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THE  DRAMATISTS   OF  NATURALISM                  43

his uncle, to learn the business of agriculture. There is a girl at
the farm, Anna, with whom he falls in love; she denies herself to
him because she is honest, and has already fallen to another uncle,
a slimy drunkard employed on the farm. She is sacrificed in holy
wedlock to a very greasy Moravian brother. In hexameters, too,
is Till Eulenspiegel (1927), the 'adventures, tricks, pranks, visions
and dreams of the great military aviator, tramp, and conjurer5. In
the misery of the post-War years a famous aviator preaches truth
in the form of mocking jest, finds allegorical answers to the prob-
lems of life, and passes from a trickster's buffoonery to the cosmic
despair of Faust. His end is that of Emanuel Quint: in Switzerland
the Saviour appears to him and in trying to find Him again he
falls down an abyss. The epic poem Der grosse Traum was begun
during the first World War and finished during the second; it was
published on his eightieth birthday in 1942. It is again autobio-
graphical and confessional It is modelled on Dante's Divina Corn-
media: the poet is led by a spiritual guide - Dante himself for a
time, but for the greater part of the way by Sataniel, in Gnostic
concept the elder son of God - through the nether world. It begins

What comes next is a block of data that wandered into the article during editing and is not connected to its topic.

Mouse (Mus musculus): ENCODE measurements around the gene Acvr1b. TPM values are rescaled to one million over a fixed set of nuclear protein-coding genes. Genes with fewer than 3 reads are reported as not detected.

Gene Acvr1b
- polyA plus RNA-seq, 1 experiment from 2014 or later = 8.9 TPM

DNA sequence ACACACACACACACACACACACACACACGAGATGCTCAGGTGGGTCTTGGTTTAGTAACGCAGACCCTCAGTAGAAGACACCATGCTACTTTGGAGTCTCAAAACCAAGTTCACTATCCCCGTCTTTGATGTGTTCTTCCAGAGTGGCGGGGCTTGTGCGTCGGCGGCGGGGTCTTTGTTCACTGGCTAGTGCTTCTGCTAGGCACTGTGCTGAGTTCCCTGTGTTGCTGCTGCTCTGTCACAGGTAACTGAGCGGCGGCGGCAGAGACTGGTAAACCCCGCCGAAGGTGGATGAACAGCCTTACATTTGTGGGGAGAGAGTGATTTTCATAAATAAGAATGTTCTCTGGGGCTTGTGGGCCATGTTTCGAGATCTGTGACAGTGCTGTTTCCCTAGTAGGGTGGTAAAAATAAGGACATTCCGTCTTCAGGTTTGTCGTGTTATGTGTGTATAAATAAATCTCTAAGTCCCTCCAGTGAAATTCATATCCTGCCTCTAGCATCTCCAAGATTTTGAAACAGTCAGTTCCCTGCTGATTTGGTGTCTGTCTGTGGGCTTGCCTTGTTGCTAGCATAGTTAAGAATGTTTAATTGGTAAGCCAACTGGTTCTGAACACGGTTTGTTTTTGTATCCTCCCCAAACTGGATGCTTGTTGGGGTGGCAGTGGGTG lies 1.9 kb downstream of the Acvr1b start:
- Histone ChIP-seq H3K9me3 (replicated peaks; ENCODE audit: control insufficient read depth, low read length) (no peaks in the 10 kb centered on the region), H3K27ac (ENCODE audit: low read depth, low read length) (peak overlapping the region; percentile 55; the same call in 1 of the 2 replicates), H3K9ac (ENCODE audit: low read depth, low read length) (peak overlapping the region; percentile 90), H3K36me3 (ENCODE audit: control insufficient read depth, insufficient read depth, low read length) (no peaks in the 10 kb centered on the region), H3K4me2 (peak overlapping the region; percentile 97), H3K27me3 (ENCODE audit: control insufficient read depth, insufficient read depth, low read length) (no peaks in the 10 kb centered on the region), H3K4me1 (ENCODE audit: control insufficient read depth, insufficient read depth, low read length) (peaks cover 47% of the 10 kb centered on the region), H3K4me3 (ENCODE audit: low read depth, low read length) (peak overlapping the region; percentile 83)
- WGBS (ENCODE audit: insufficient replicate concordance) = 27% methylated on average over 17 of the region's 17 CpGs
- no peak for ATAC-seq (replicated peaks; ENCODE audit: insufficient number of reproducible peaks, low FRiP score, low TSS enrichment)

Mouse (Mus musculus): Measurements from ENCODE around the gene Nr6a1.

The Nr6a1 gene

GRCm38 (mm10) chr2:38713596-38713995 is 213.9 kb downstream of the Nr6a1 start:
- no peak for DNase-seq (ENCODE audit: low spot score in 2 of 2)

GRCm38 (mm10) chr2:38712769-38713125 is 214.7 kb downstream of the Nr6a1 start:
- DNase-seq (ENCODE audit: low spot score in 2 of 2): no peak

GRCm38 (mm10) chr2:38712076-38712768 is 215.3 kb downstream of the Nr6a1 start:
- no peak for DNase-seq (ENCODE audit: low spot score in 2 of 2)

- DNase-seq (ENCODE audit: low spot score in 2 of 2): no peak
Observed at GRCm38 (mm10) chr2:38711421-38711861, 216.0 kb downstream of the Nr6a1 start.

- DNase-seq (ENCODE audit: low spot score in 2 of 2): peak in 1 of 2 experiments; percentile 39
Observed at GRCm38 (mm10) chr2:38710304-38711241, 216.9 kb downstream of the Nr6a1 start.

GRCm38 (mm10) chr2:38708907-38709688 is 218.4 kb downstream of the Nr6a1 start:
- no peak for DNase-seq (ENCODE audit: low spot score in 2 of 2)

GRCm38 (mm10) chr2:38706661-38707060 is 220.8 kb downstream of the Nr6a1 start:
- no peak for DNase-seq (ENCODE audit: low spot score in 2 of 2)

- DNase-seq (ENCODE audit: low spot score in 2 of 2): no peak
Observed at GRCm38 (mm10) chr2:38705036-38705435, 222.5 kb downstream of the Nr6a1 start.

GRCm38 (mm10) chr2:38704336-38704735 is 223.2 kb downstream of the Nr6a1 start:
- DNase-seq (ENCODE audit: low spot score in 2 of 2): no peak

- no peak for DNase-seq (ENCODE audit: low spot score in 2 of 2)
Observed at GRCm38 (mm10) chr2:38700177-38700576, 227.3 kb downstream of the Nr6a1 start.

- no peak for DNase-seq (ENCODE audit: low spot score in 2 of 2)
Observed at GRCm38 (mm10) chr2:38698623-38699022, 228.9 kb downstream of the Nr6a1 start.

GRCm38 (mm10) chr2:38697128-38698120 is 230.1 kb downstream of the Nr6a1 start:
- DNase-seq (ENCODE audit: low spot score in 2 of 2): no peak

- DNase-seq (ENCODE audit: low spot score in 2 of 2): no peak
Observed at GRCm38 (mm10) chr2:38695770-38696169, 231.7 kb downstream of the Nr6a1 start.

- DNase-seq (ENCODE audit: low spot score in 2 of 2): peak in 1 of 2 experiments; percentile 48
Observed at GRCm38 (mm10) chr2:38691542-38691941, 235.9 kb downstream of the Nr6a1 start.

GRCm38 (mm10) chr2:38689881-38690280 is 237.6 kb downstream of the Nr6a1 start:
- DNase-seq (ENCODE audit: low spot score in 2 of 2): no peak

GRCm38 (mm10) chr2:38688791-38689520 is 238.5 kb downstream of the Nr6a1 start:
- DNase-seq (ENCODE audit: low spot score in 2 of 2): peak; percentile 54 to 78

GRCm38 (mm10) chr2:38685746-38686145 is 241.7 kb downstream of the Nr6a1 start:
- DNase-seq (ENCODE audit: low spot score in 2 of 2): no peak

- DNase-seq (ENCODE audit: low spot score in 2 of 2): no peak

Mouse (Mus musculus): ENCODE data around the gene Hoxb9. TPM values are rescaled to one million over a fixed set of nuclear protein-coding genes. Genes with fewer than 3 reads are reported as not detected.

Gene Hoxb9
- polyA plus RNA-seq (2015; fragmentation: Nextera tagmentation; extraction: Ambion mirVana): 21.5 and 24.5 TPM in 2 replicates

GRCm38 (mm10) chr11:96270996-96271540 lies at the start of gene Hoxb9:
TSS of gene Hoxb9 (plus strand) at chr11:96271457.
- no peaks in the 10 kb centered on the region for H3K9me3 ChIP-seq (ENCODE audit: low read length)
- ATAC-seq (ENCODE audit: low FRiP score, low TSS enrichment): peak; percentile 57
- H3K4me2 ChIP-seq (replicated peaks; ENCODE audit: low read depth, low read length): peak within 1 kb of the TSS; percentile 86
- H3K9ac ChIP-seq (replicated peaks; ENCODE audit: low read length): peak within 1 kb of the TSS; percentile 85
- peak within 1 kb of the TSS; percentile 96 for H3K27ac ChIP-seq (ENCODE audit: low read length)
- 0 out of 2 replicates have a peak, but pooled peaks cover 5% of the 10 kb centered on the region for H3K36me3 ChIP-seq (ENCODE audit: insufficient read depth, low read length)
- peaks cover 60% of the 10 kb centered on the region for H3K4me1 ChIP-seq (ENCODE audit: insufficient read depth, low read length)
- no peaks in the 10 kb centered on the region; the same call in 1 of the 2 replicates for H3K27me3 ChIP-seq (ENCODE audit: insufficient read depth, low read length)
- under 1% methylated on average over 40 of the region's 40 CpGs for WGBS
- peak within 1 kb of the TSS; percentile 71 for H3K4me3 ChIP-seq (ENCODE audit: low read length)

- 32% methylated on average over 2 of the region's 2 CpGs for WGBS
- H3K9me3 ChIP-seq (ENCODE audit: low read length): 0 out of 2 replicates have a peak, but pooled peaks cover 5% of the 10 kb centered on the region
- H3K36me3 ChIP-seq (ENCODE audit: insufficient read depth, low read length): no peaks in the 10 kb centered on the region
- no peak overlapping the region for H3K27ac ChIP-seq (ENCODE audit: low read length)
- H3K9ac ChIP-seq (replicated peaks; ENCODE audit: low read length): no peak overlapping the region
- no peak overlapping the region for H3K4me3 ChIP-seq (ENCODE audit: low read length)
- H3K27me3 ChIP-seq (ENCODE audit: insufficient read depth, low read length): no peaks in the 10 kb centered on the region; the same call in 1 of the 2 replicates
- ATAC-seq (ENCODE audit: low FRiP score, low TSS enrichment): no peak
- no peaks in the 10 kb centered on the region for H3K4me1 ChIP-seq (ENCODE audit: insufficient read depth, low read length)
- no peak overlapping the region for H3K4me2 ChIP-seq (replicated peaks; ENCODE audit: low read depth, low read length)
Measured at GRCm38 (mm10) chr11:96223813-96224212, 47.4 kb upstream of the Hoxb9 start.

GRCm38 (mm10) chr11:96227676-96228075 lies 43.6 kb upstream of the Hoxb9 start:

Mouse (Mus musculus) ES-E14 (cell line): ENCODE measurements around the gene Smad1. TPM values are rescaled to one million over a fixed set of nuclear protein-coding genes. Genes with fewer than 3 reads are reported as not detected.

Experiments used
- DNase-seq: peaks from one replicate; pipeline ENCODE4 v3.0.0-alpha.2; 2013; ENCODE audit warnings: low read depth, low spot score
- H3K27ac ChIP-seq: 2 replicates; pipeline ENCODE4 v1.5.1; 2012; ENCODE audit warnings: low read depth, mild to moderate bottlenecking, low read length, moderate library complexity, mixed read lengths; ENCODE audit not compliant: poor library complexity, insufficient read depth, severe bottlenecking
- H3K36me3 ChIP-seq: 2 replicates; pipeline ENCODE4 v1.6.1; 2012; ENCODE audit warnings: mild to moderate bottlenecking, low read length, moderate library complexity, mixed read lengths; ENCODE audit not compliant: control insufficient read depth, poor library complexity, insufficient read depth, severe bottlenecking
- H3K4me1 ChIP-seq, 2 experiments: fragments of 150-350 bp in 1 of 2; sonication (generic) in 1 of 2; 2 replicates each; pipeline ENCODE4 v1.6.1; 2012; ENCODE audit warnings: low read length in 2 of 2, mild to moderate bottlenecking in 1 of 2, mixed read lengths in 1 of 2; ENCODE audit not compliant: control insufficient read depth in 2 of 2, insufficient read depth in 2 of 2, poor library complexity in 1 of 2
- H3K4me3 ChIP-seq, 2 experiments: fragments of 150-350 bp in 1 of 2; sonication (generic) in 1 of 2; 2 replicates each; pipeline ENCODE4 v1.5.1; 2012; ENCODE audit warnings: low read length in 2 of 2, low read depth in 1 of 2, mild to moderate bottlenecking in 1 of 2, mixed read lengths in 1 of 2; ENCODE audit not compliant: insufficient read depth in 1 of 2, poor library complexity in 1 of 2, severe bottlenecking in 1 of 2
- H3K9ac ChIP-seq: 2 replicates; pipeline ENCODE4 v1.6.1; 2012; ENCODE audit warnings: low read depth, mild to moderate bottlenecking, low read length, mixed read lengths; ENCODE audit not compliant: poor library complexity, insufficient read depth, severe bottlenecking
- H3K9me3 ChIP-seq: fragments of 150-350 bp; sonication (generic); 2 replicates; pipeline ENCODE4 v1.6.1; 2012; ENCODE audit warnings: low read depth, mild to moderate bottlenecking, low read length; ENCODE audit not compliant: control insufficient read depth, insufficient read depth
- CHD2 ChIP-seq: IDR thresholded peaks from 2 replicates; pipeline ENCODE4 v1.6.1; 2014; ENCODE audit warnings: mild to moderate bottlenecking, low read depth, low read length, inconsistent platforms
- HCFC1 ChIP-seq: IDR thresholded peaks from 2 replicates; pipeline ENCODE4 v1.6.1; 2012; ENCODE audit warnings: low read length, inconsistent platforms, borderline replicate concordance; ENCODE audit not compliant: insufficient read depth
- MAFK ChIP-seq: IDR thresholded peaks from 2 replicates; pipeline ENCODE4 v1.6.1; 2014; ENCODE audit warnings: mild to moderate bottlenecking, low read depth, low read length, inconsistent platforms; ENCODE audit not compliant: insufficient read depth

with an invocation to the poet's mother, who as the embodiment
of motherhood sits on the throne of God, and to her he returns
at the end of his pilgrimage through the City of the Dead. At the
end the poet ascends from the fiery centre to the peace of an Alpine
landscape. The epic embodies the mysticism of Hauptmann's later
years. Of his later volumes of verse Die Ahrenkse (1939) is fol-
lowed by Neue Gedichte (1946); the poems of the latter date from
the 1890*5 to the 1940*3, with nature poetry from the Riesen-
gebirge and verses in the manner of Hafiz.

The autobiographical elements in the two volumes of Das Bitch
der l^eidemcbaft have been indicated; in the two volumes of Das
Abenteuer meiner ]ugend Hauptmann records the first twenty-five
years of his life. He died, struck down by paralysis, shortly after
an order of expulsion from his Silesian castle at Agnetendorf had
reached him from the new Polish government. In the previous
February he had by an unlucky chance witnessed the destruction
of Dresden. He was buried at Hiddensee, that island with its long
thin line of sand dunes that flanks Rugen in the Baltic; here he
had spent his summers throughout the great part of his life.

The time is not yet ripe for an assured judgment on Gethart
Hauptmann's place in literature. He has written absolute rubbish;